AIDS Denialism: Ancient History or Ongoing Threat?

The current culture of science denial extends to HIV

Despite the almost daily advances in the HIV sciences, the shadow of AIDS denialism still looms large, casting doubt and distraction among those who are often in the most need of care.

While the major voices of dissent (Peter Duesberg, Celia Farber) may no longer be able to grab the media spotlight they had back in the 1980s and 90s—when far less was known about HIV and fear provided a ready platform for those on the fringes of legitimate science—their messages and methods still have impact today.

To dismiss their ideas as medical "quackery" or remnants of a less enlightened past greatly underplays the effect that denialism has on the public's perception of HIV, as well as the unspoken fears and emotions they feed into.

In 2010, a survey of 343 adults diagnosed with HIV found that one in five participants believed there is no proof that HIV causes AIDS. One in three believed that scientists are debating whether HIV causes AIDS.

Those beliefs affected their adherence to treatment. Participants who believed that scientists are debating whether HIV causes AIDS were significantly less likely to be on antiretroviral therapy. Those who were on medications were less likely to be taking them regularly if they reported denialism beliefs.

Medical technician preparing a human sample for HIV testing
Westend61 / Getty Images 

Where Does AIDS Denialism Begin?

According to the Oxford Dictionary, a denialist is "a person who refuses to admit the truth of a concept or proposition that is supported by the majority of scientific or historical evidence."

Chris Hoofnagle, senior staff attorney of Samuelson Law, Technology & Public Policy Clinic at the University of California, Berkeley, extends the definition by stating:

"Since legitimate dialogue is not a valid option for those who are interested in protecting bigoted or unreasonable ideas from scientific facts, their only recourse is to use...rhetorical tactics."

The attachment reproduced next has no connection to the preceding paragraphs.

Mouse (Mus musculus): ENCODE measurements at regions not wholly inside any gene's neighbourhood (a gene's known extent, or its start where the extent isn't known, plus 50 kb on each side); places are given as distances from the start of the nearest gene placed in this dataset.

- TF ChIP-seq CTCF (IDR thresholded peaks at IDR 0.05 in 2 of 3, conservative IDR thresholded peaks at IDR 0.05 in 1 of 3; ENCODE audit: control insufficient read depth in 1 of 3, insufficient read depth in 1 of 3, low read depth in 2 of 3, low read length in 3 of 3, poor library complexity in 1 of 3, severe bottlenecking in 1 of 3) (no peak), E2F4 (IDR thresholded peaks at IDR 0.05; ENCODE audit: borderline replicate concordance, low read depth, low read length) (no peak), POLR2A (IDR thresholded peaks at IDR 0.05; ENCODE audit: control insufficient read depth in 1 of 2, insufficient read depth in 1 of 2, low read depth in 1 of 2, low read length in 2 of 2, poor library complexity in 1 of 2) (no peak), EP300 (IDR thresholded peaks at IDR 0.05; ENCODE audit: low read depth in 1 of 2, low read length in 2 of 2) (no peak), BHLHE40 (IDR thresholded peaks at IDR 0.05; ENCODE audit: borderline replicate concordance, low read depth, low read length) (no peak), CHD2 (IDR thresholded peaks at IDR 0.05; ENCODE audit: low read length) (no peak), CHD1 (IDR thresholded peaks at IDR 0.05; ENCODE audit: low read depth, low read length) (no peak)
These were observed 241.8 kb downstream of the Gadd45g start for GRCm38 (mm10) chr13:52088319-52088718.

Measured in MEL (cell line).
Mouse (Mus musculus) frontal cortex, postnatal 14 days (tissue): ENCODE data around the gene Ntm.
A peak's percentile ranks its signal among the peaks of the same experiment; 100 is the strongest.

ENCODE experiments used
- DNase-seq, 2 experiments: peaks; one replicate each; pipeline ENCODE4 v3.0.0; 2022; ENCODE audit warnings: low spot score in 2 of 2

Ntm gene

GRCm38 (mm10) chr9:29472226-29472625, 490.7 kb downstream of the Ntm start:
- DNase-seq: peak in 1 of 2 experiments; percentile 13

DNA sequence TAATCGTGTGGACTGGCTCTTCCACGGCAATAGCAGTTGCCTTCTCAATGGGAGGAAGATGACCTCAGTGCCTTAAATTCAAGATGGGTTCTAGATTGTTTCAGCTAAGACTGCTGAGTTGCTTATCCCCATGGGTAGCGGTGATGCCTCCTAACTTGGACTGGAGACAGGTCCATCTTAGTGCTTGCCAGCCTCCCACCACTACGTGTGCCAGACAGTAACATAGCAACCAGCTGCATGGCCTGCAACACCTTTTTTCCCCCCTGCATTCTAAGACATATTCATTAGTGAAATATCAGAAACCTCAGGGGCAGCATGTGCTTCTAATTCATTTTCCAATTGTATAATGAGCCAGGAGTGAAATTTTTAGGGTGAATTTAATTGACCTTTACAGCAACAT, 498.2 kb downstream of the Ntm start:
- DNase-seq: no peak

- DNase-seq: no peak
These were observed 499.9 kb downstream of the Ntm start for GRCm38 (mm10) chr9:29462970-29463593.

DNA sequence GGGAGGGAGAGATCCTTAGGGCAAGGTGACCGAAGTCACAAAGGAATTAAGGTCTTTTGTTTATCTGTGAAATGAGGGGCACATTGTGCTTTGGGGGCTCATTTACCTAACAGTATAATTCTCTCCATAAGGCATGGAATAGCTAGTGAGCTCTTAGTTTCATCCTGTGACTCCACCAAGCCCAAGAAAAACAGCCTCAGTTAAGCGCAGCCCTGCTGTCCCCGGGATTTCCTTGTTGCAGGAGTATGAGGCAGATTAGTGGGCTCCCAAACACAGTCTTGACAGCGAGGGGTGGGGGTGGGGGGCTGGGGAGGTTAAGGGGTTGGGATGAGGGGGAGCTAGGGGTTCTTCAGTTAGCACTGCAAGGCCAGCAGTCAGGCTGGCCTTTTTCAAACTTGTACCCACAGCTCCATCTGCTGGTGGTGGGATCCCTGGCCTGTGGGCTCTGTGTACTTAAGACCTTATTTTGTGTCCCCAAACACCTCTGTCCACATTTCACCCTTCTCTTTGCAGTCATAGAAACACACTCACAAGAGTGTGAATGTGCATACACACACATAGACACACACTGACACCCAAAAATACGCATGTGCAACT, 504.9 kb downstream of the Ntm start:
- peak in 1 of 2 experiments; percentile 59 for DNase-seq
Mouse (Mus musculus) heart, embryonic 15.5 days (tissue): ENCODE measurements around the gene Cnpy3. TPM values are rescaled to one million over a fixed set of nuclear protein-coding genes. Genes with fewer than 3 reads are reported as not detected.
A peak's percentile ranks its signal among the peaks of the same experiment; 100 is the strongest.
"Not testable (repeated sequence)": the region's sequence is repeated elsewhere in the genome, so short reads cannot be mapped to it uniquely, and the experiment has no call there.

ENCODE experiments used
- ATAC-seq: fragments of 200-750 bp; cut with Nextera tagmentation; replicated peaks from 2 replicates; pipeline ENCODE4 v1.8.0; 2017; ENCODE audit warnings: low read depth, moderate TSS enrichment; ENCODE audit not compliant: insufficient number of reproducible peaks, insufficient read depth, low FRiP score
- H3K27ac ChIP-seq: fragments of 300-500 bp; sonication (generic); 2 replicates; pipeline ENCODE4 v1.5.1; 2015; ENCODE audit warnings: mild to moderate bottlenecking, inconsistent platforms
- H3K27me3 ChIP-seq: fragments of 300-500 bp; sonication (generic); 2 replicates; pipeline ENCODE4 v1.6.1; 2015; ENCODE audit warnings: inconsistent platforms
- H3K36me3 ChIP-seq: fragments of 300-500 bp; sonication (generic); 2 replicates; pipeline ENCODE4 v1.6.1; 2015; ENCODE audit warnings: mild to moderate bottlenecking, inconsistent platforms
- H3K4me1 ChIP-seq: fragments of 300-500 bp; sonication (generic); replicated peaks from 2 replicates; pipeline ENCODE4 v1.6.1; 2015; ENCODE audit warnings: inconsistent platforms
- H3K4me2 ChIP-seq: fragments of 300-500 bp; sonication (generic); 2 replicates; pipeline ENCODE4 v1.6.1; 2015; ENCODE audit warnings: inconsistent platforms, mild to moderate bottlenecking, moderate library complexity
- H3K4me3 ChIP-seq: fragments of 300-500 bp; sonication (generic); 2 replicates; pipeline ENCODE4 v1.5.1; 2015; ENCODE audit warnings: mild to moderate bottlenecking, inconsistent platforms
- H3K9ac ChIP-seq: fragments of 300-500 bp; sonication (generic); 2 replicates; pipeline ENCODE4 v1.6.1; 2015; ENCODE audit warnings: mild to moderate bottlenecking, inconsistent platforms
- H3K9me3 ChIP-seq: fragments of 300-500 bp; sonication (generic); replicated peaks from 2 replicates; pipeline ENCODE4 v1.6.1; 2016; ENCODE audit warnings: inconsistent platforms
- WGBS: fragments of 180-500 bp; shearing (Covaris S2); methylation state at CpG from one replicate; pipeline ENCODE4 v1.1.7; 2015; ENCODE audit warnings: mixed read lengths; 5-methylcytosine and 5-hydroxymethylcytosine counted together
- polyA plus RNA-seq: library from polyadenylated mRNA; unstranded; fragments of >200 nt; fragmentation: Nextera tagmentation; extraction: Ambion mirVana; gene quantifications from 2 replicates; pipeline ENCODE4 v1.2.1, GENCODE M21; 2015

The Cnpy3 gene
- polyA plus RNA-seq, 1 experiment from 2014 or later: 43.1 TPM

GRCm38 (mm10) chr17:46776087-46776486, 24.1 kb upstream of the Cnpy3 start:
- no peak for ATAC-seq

Some of the rhetorical tactics identified by Tara C. Smith, associate professor of epidemiology at the University of Iowa College of Public Health, and Dr. Steven Novella of Yale University School of Medicine include:

  • Portraying mainstream science as either intellectually compromised or interest-driven (e.g., biased by "drug money").
  • Selectively choosing which authorities to believe and which to dismiss in order to frame a conspiracy argument, or to suggest that a proven science is being debated.
  • Lowering the status of the denied science to that of deeply rooted (often persecuted) faith, while characterizing scientific consensus as dogmatic and suppressive.
  • "Pushing back the goalpost" by demanding more scientific evidence than is currently available, and then insisting upon new evidence when those demands are met.

Vulnerable to Denialism?

Meanwhile, members of the public who embrace denialist beliefs are often seen to be vulnerable to misinformation or fraud, or simply lacking the education needed to make an informed judgment. Research from the University of Connecticut seems to suggest otherwise.

Of internet users in the study who endorsed a specific AIDS denialist belief, ratings for trust and believability were higher for a mainstream medical website (Tufts Medical School) than for two denialist websites they were shown (Matthias Rath, Jonathan Campbell). This seems to indicate that denialist messages don't as much instigate personal belief, but rather validate the suspicions and doubts of those unwilling (or unable) to accept medical fact against their own better judgment.

According to a study conducted by the CDC, only 44% of Americans diagnosed with HIV are linked to medical care. Misinformation about HIV—tied in with the fear of disclosure and lack of HIV appropriate care—is considered a key reason as to why many choose to delay treatment until the onset of symptomatic disease.

So, while AIDS denialism may seem like ancient history to some, its ability to confound and disrupt remains just as potent as ever.

1 Source
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  1. Kalichman SC, Eaton L, Cherry C. "There is no proof that HIV causes AIDS": AIDS denialism beliefs among people living with HIV/AIDSJ Behav Med. 2010;33(6):432-440. doi:10.1007/s10865-010-9275-7

Additional Reading
  • Skarbinski, J.; Furlow-Parmley, C.; and Frazie, E. "Nationally Representative Estimates of the Number of HIV+ Adults who Received Medical Care, Were Prescribed ART, and Achieved Viral Suppression-Medical Monitoring Project, 2009 to 2010-US." 19th Conference on Retroviruses and Opportunistic Infections (CROI); Seattle, Washington; March 8, 2013; oral abstract #138.

By James Myhre & Dennis Sifris, MD
Dennis Sifris, MD, is an HIV specialist and Medical Director of LifeSense Disease Management. James Myhre is an American journalist and HIV educator.